It's not very often 600 livestock arrive through the letterbox. But each week for the past month, Ruapuke farmer Simon Thomson has been getting his new dung beetles in the post.
"It's a little bit weird because you know you're releasing these little fellas and there's very little to see of them once you put them in the soil," Thomson said.
The new arrivals swiftly settle into their new home, a "faecal environment" on Thomson's drystock Ruapuke farm.
"We're placing 20 bugs per cow pat.
"They're going to have a feed, have a bit of sexy time, burrow down, make some holes, lay their larvae in there.
"The bugs will come back up and they'll keep following the herd as they move on and in eight to 10 weeks these little fellas will come up from their burrows, sniff for where the closest manure is and fly off and dive into that."
The tiny critters are close to the bottom of the food chain, but they are part of a broader mission - to reduce effluent runoff and reduce methane emissions.
Along the way, they minimise the spread of parasites when the cow pats are buried into the ground.
"The burrows with this species are about 20cm deep, so that is integrating the manure down to that depth.
"It is bringing sub-soil up when they're digging so that mixing is good is for the soil profile, creating aeration and drainage channels, which are good for your pasture growth, and also channels for the roots to grow down.
"The burrows are also useful for other soil biology to get plant matter and food and air and everything down in there - so it supports the whole biology."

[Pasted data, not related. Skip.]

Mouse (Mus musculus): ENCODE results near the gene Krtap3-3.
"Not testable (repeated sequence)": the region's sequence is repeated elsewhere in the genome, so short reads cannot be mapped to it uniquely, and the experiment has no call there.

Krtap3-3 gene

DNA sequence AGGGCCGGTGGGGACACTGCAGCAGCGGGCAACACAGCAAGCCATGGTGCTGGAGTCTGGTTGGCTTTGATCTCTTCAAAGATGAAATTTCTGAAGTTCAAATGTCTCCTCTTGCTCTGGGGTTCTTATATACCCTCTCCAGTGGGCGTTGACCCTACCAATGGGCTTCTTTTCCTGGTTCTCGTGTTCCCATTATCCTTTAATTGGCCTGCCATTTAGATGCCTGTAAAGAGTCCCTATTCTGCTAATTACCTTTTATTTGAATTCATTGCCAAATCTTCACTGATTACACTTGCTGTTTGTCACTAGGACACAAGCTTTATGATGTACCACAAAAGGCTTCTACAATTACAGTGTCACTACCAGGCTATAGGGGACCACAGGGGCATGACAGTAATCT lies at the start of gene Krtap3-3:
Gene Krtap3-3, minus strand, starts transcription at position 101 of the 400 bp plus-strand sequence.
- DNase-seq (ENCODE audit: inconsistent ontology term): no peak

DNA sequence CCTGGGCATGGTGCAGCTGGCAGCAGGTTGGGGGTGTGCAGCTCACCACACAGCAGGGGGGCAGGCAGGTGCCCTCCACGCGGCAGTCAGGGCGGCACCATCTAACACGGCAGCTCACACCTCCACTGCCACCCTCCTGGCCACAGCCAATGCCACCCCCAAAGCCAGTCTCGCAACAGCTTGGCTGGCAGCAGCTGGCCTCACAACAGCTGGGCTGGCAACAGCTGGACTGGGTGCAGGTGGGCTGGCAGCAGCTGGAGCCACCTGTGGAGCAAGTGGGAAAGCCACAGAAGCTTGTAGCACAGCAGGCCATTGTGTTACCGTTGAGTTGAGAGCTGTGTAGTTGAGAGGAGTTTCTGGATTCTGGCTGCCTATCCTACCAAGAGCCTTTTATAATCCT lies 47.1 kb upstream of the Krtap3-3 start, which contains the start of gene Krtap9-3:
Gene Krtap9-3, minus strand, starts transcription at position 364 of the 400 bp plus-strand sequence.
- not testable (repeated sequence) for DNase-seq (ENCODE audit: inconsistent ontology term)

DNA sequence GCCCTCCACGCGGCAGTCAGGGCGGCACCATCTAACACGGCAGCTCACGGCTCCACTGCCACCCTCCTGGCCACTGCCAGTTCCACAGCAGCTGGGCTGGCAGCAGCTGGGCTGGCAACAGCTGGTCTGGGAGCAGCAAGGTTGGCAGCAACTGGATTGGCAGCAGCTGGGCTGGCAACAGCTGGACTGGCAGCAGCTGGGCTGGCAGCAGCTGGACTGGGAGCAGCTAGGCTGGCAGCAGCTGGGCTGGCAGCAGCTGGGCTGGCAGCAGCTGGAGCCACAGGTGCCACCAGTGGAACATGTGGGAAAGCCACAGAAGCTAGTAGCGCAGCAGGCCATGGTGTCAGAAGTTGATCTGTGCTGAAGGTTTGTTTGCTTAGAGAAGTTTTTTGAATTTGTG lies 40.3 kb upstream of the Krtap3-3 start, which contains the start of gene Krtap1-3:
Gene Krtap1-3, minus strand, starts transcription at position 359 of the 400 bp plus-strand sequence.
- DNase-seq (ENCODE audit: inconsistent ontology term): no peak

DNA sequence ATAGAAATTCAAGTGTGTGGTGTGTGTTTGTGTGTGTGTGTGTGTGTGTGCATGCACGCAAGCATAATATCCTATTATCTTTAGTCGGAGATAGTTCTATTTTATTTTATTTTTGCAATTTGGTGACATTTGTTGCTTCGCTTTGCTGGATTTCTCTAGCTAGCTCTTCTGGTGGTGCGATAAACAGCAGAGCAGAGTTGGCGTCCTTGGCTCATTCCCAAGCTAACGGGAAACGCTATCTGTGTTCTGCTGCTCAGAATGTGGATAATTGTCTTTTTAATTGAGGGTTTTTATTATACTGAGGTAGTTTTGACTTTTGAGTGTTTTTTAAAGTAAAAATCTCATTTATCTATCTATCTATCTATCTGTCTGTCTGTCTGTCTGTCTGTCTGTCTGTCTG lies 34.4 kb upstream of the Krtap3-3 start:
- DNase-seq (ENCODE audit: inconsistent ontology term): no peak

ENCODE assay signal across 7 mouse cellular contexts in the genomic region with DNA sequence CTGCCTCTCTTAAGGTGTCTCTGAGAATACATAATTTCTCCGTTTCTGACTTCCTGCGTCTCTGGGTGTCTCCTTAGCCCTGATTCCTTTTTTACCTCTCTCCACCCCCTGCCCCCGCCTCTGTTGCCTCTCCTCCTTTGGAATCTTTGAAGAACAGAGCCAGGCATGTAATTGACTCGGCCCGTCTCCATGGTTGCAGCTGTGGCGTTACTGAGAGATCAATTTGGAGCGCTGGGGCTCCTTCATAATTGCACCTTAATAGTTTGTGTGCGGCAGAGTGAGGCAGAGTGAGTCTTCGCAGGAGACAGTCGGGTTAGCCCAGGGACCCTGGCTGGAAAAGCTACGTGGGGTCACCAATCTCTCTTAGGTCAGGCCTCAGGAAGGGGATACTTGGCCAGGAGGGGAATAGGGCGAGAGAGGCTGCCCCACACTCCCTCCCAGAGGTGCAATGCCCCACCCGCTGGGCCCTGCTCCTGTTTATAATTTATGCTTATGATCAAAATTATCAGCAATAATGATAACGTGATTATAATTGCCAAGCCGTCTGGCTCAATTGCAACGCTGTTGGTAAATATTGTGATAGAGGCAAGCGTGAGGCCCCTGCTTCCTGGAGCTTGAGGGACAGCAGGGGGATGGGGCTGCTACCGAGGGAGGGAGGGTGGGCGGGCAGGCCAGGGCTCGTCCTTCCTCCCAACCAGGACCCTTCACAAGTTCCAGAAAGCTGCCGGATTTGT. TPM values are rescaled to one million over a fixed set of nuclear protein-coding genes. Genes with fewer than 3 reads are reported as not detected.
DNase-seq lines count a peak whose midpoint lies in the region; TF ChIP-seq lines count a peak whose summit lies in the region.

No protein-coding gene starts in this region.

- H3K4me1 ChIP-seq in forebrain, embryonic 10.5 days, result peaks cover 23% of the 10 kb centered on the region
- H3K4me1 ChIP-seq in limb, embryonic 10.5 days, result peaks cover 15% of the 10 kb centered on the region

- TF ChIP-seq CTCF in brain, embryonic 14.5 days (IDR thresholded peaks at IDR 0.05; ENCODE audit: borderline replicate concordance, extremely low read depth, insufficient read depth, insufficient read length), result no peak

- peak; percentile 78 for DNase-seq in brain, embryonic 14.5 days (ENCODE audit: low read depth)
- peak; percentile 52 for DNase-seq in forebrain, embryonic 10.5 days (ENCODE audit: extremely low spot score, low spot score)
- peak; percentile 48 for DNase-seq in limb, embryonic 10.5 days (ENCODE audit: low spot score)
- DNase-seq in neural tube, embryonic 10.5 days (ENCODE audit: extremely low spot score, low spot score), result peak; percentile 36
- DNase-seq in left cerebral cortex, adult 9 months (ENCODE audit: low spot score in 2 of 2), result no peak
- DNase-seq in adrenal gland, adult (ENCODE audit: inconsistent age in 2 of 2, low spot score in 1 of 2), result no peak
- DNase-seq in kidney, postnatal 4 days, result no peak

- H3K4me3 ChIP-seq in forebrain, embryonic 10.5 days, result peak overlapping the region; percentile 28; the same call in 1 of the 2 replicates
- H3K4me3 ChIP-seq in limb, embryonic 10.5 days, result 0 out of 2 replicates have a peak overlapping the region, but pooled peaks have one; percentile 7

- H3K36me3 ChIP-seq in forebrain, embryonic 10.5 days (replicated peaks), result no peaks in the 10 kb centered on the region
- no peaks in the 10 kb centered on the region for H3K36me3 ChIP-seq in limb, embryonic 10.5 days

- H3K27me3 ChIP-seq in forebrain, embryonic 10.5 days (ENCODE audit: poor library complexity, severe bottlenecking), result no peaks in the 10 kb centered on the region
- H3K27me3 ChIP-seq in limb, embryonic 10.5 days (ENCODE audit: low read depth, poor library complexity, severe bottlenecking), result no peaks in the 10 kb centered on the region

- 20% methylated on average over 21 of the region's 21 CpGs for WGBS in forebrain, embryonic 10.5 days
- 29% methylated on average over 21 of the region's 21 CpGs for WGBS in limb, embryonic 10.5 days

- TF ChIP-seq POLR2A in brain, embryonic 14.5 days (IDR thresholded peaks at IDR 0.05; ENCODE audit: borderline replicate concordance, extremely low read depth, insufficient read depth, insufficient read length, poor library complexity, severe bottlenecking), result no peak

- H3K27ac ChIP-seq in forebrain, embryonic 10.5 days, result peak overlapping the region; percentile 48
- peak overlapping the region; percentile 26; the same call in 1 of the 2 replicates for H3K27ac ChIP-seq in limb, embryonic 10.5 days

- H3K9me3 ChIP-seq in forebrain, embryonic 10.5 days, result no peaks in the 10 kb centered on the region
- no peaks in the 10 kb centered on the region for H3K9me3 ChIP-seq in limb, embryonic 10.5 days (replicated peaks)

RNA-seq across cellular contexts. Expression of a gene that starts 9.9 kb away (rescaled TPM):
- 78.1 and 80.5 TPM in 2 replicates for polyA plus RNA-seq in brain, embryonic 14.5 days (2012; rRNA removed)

Interest in dung beetles is growing. New Zealand's only supplier, Dung Beetle Innovations, has to double its beetle colonies to meet more than 50 orders each week.
"This season we have had far more orders than we have beetles," co-founder Shaun Forgie said.
"As a result of that we're expanding our facilities to be able to cope with the demand to do catchment level, or regional level, or even national level releases."
The Ministry for Primary Industries is showing some interest. It's invested $135,000 into a dung beetle test project that started in 2015 and ends this June. But Forgie thinks more needs to be done, and suggests the Government needs to establish a nation-wide dung beetle scheme.
"It's such a big process that needs to be adopted on a large scale for it to take effect where you can actually measure it.
"It's great that farmers are doing it at a farm level but for it to actually take some sort of positive effect on water quality in a catchment, you need a catchment level or a regional level release of beetles.
"It's probably the only [solution] that addresses manure control at the source of the problem rather than once it's in the water."
Some regional councils support the use of dung beetles but Dairy NZ isn't convinced.
"The way dung beetles work does not significantly address the environmental issues dairy farmers face in terms of nitrogen leaching and greenhouse gas methane emissions," Dairy NZ spokesperson Bruce Thorrold said.
"Our research efforts are directed to initiatives which will make the biggest difference for dairy farmers and, for that reason, we have not invested in further research into dung beetles. We do not encourage the use of dung beetles, as there are more effective investments dairy farmers can make in environmental improvement."
But Thomson remains convinced of dung beetles' prowess to improve the farmer's bottom line by increasing grazing land.
"Animals will naturally avoid grazing around a cow pat, they don't want to eat next to their buddies' poop. So the dung beetles come in, break up that cow pat, perforate it, it gets dried, rained on, UV light, so it gets sterilised.
"And by the time they come back onto that paddock, the dung should be pretty much gone rather than these cow pats sitting there for weeks and months.
"So effectively your farm is larger," he said.